Tomato Sauce: Fresh Garlic and Basil or Dried?

What has been your experience with using fresh garlic and basi vs. dried? Pros and cons to either one?

Make up one with fresh basil and one with dried. If you’re looking for the difference, you’ll be amazed at how much better the fresh is. We don’t add garlic to ours, so I can’t be sure, but I bet it would be the same. Be prepared for your customers to call and ask what “the green stuff” is in their pizza. Have a great response ready about it being fresh herbs and how you get regular calls about it because, unfortunately, not a lot of pizza places take the time and effort to use fresh herbs in their sauces anymore.

Quick tip: We make batches by the case. However, we keep a few of the plastic containers the dried spices come in and put one can of sauce in it with the herbs and spices we would use for a full batch and refrigerate. When we need a new batch, we just pull that and mix with five cans of sauce. It’s great for those times that you get caught with not enough sauce and can whip up a batch much quicker. But, the other plus is that the acidity of the sauce preserves your fresh herbs so they don’t go bad if you have a slow stretch or have to much on hand.

There is a huge difference in the flavor between dried basil and fresh, green leaf basil. The dried basil is pungent, while the fresh basil has a boquet of flavor that doesn’t over power the cheese and tomato components of the pizza. The difference in flavor between dried garlic and fresh garlic isn’t as great, but it is still there. I find much less of a difference between fresh and prepared garlic.
Tom Lehmann/The Dough Doctor

Pectin is what makes jellies and jams “set up” and it impacted by garlic. Some times operators find that the sauce sets up when using fresh or chopped garlic. One way to avoid this is to carmelize the garlic by running it through your oven before mixing it in your sauce… This will knock down the pectin and prevent the problem. I also find that it creates an interesting flavor.

Actually, it is not the pectin in the garlic. The garlic acts as a catalyst which causes the pectin in the tomatoes to gell. By heating the garlic (microwave) to above 180F you will denature the catalyzing enzyme and prevent the pectin in the tomatoes from gelling.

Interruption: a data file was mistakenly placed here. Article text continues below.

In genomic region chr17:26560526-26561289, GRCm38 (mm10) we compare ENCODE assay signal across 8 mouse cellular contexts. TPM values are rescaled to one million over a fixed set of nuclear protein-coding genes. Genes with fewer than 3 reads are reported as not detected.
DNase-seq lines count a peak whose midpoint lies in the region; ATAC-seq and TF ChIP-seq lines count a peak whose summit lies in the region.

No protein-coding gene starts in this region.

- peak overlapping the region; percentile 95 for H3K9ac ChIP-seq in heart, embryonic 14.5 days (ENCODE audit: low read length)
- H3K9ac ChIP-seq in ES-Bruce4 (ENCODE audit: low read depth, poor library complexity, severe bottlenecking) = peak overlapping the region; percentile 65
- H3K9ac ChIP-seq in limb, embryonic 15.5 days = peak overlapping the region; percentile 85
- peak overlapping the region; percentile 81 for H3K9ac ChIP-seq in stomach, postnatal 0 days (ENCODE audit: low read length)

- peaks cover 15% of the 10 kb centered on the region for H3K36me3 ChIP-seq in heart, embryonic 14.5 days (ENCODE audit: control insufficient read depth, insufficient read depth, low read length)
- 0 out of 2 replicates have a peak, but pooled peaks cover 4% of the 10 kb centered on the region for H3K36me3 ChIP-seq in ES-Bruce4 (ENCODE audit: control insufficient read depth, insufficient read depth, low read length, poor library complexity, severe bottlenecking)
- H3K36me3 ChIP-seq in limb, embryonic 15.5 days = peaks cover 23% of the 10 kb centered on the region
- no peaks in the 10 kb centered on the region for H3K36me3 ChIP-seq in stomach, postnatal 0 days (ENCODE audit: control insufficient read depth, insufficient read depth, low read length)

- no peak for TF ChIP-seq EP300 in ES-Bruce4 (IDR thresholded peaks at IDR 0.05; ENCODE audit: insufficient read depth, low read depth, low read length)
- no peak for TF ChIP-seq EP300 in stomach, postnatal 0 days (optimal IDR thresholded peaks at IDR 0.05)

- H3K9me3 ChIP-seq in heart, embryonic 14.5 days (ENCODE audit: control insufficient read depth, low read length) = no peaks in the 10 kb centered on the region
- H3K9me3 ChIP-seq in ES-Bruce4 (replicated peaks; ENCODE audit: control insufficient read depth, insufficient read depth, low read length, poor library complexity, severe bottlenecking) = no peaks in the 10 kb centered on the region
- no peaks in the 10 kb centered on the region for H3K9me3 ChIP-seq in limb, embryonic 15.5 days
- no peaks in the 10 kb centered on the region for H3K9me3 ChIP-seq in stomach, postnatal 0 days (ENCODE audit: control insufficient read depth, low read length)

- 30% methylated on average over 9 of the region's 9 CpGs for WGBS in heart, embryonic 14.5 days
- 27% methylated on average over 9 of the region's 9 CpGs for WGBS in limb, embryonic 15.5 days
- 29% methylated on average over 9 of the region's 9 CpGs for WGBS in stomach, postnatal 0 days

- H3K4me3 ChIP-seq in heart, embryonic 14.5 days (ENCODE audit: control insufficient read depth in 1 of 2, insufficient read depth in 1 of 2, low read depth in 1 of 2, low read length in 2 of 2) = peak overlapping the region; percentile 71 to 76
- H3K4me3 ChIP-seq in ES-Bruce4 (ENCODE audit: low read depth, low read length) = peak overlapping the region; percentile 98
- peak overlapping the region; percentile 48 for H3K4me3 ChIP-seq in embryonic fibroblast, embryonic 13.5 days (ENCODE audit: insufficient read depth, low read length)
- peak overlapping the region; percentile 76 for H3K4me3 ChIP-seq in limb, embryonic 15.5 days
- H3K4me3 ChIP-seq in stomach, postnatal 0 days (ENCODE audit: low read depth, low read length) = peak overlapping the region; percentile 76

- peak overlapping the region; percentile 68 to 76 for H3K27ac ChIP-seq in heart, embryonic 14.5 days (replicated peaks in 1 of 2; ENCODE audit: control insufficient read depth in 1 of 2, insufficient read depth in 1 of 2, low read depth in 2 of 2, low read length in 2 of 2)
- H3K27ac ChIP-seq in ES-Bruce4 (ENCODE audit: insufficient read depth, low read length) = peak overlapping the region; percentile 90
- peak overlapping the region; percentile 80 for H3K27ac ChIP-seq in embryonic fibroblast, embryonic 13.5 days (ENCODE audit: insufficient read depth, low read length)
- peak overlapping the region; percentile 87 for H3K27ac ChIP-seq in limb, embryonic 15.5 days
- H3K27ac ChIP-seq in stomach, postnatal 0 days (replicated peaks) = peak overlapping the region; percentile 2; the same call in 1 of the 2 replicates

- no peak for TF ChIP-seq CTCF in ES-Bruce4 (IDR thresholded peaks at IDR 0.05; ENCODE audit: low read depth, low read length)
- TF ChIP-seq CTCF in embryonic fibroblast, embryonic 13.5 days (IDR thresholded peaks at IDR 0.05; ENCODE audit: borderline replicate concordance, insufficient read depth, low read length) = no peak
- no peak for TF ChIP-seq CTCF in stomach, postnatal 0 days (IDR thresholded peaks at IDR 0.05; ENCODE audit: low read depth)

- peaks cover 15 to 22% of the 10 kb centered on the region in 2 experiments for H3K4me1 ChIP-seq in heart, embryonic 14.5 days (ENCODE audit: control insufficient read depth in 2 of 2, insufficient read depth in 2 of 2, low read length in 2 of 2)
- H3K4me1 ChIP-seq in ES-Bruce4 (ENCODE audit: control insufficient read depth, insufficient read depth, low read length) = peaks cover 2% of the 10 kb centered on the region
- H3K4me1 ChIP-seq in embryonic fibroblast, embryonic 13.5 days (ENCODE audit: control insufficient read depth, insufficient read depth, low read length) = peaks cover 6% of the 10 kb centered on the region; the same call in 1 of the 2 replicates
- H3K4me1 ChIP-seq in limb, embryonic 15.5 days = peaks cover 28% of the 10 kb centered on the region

Tom Lehmann/The Dough Doctor

Thanks for all the responses. I always believe that fresh is better but most of the sauce recipes I see call for dried spices. I was wondering if there was a reason for that other than just effort.

They use dried only for the convenience. If you want great, go for the fresh.
Tom Lehmann/The Dough Doctor

We had fresh herbs from our garden all summer and it was wonderful…Got addicted to Basil and/or Mint Mohitos (booze free)…

In comparison, how much fresh herbs do you use compared to dried?

I normally go by taste as you can’t come close to comparing the flavor, but for starters, go with 4 or 5 medium size leaves rolled and cut on the bias, then sprinkle over the sauce. You want to make sure the fresh basil is covered to prevent scorching.
Tom Lehmann/The Dough Doctor

I would add chopped fresh garlic TO THE INDIVIDUAL PIZZA, if desired. Pizza sause doesn’t have to have garlic in it. In fact, in NY, that is rare. Offer chopped fresh garlic as a topping, freee if you want. Also, a shaker of GRANULATED GARLIC at the table is cool

As, far as basil…always use fresh. I put some on BEFORE and AFTER the pizza is made…EXPCEPT with plain cheese…uless requested. That is because I figure PLAIN CHEESE will go to kids a lot and they don’t appreciate the “green stuff”

Finally, use basil fresh, pureed into the sauce. Use orgegano DRIED, but DO NOT put it into the big batch of dough, sprinkle it on each pizza. Every time we have dried to use it in the batch of sauce, it seems to sour the sauce…don’t know why, it just does. Fresh basil doesn’t do this.

I have become a follower of a product called Micro Herbs. This is a small, green leaf oregano that works very well in all types of pizza and pasta applications.
Tom Lehmann/The Dough Doctor